Pre-tax profit  Dividends
Oil & Gas24% Financials23%
Financials23% Consumer Staples18%
Mining16% Mining16%
Consumer Staples12% Oil & Gas12%
Industrial goods & services7% Health Care8%
Health Care6% Industrial goods & services8%
Consumer Discretionary5% Consumer Discretionary6%
Utilities3% Utilities4%
Telecoms2% Telecoms4%
Real estate1% Real estate1%
Technology0% Technology1%

Source: Marketscreener, consensus analysts’ forecasts

“That would again contrast with markets like the USA, which is packed with tech, social media, internet and biotech stocks that offer the prospect of long-term earnings growth from the starting point of high valuation multiples. The package remains one of jam tomorrow at high prices, a combination which proved ill-suited to 2022’s environment – an environment which investors believe to be the aberration rather than the new normal.

“Equities have rallied of late, and commodities have lagged, owing to the narratives that a recession is coming and that rate cuts will follow as inflation eases. But should inflation – or stagflation – prevail, commodities and ‘real’ assets could yet exert a stronger pull than ‘paper’ ones and although commodities have outperformed for the last two years, their relative strength compared to equities is nowhere near as great as it was during 2008-10 when faith in paper assets and central banks was also at a low ebb.”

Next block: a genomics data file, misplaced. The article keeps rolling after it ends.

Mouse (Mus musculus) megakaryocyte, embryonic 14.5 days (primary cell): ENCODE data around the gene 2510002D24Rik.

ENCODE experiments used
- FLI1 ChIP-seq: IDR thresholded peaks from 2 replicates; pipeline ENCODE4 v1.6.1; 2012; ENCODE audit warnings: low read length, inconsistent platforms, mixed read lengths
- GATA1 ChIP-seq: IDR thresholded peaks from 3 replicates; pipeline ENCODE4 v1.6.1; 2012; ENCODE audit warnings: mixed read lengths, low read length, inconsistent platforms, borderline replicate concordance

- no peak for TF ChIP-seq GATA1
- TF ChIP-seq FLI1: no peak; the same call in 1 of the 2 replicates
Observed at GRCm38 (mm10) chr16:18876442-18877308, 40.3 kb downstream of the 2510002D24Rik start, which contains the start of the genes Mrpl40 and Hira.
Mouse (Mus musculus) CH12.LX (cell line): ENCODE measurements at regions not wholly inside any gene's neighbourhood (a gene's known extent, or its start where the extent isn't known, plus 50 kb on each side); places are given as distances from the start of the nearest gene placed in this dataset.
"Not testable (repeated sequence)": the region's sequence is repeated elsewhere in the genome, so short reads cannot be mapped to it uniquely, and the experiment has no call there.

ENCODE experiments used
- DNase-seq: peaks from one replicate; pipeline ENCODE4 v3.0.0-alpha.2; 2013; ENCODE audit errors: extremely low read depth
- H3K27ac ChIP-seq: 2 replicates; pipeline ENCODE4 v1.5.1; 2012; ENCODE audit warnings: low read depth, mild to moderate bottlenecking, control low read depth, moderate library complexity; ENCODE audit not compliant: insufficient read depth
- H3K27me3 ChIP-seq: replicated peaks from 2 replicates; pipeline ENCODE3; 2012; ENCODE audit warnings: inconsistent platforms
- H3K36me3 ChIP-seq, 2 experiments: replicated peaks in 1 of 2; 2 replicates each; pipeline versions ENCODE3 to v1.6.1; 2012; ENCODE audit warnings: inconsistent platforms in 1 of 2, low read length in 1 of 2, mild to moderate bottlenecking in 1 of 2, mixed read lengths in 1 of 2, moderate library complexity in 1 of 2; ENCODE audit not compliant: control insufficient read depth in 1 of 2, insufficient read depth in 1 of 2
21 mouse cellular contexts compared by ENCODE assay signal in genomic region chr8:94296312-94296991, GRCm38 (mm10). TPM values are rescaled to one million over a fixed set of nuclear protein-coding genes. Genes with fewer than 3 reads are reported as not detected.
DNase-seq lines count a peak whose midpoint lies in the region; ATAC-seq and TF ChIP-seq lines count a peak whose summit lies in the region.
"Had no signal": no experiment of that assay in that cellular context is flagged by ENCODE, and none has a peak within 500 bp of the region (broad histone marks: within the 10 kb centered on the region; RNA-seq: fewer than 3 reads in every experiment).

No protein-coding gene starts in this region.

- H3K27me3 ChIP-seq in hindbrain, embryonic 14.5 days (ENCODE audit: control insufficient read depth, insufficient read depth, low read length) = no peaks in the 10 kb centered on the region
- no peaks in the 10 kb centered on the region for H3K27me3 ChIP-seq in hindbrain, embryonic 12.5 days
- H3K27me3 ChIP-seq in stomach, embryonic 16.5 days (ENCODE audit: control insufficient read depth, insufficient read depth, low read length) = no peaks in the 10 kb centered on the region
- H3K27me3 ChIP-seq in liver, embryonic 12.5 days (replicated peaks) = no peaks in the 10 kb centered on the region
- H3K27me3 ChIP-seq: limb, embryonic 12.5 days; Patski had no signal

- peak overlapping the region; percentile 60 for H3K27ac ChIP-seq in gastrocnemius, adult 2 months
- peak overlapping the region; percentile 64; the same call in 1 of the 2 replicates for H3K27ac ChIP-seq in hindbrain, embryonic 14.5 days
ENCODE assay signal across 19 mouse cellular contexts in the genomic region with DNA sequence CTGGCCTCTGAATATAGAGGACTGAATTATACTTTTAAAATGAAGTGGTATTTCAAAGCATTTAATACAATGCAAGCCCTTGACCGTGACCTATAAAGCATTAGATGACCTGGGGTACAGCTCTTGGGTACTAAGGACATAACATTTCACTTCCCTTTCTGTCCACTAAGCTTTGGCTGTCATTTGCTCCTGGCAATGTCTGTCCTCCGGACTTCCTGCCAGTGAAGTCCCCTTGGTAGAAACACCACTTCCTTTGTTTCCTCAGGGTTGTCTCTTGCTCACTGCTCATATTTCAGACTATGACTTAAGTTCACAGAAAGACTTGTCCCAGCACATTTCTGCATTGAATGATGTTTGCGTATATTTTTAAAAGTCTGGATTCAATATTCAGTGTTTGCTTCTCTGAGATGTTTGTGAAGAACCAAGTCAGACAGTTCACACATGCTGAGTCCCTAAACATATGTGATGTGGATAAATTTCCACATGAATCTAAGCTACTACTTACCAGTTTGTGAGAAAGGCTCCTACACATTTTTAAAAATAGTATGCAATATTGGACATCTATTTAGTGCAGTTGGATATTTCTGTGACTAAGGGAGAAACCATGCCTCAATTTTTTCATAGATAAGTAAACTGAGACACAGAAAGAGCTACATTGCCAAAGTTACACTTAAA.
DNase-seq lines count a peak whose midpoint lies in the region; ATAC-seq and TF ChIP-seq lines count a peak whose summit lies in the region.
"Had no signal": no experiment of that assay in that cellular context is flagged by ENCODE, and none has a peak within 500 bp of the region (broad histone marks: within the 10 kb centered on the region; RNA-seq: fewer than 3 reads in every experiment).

Source: Refinitiv data

Share this article

Related articles

Trending articles

IFA Talk logo

IFA Talk is our flagship podcast, designed to fit perfectly into your busy life, bringing the latest insight, analysis, news and interviews to you, wherever you are.

IFA Talk Podcast - listen to the latest episode